Rain75° WeatherRain75° Weather

The Feed

Sean Daly, Michelle Stark and Sharon Kennedy Wynne

More of the Same: WTTA Brings WFLA's News to Their Backyard

9

October

The anchors stumbled over their lines quite a bit and the lack of live news reports left the show feeling a bit canned.Wtta_my38_tampa_bay

Still, WFLA-Ch. 8's first 10 p.m. newscast created for MyNetworkTV station WTTA-Ch. 38 unfolded mostly the way it was supposed to -- a stripped-down, 35-minute rundown of the day's news events built mostly from quick reports filed by WFLA reporters and/or voiced by the two news anchors.

Indeed, the show, which debuted last night, was so heavily branded with WFLA's logos, the casual viewer could be forgiven for thinking they WERE watching Newschannel 8. The only giveaway, besides the lack of live field reports, was the WTTA logo in the right corner of the screen and anchors Peter Bernard and Katie Coronado.

Wflawttanewslogo_2 

Peterbernard The news reports seemed to consist mostly of news summaries voiced by the anchors and quick, pre-taped field reports from WFLA reporters -- likely filed just before they did pieces for WFLA. Given how quickly this project was brought to market, it's also understandable that the rapport between the two anchors might feel a bit silted. Still, it was surprising to see a vet like Bernard -- who has reported for WFLA and WFTS over a long local career -- stumbling over stories just as much as Coronado, whose last job was writing for Media General's Spanish-language newspaper, CENTRO.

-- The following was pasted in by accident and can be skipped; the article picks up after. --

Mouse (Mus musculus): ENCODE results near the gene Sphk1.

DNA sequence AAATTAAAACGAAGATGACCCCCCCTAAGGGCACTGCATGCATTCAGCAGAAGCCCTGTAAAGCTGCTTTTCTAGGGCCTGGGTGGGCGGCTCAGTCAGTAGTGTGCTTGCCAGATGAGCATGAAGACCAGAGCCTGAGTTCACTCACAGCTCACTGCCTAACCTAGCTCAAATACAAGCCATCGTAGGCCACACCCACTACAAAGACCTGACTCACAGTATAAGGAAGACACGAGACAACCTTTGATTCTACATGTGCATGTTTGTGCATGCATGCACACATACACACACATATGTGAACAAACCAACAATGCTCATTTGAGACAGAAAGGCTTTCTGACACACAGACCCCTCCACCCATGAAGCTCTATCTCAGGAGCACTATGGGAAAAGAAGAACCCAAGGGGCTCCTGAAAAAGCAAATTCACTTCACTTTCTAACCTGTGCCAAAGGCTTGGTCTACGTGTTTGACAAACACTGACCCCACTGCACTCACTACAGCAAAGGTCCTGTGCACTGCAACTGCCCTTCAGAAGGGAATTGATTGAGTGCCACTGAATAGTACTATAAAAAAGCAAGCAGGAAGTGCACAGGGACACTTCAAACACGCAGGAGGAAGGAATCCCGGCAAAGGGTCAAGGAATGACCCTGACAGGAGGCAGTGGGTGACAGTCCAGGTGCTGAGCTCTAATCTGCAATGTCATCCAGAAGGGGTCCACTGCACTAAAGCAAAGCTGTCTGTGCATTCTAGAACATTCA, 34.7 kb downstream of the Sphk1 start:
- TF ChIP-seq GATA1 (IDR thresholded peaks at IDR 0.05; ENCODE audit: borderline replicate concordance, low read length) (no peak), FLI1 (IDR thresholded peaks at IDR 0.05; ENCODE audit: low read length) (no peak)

Broadcasting from WFLA's main set using the station's graphics packages helped give the show a more professional look. And story selection was similar to what everyone else featured that night -- from the shooting scare at a Clearwater middle school to the aborted release of the Hyde Park rapist.

Wflalogo It's hard to imagine this show convincing many of the viewers consuming news at 10 p.m. on fox station WTVT-Ch. 13 to switch over, but it does feel more professional than WTTA's last stab at a newscast, its version of owner Sinclair Broadcasting's News Central system.

For a show created largely as an excuse to grab news-oriented and political advertising, it was a game effort. But I wonder what will happen if a breaking news story falls during the broadcast -- will they be able to feature live reports without disrupting WFLA's news product?

[Last modified: Wednesday, July 21, 2010 2:41pm]

    

Join the discussion: Click to view comments, add yours

Loading...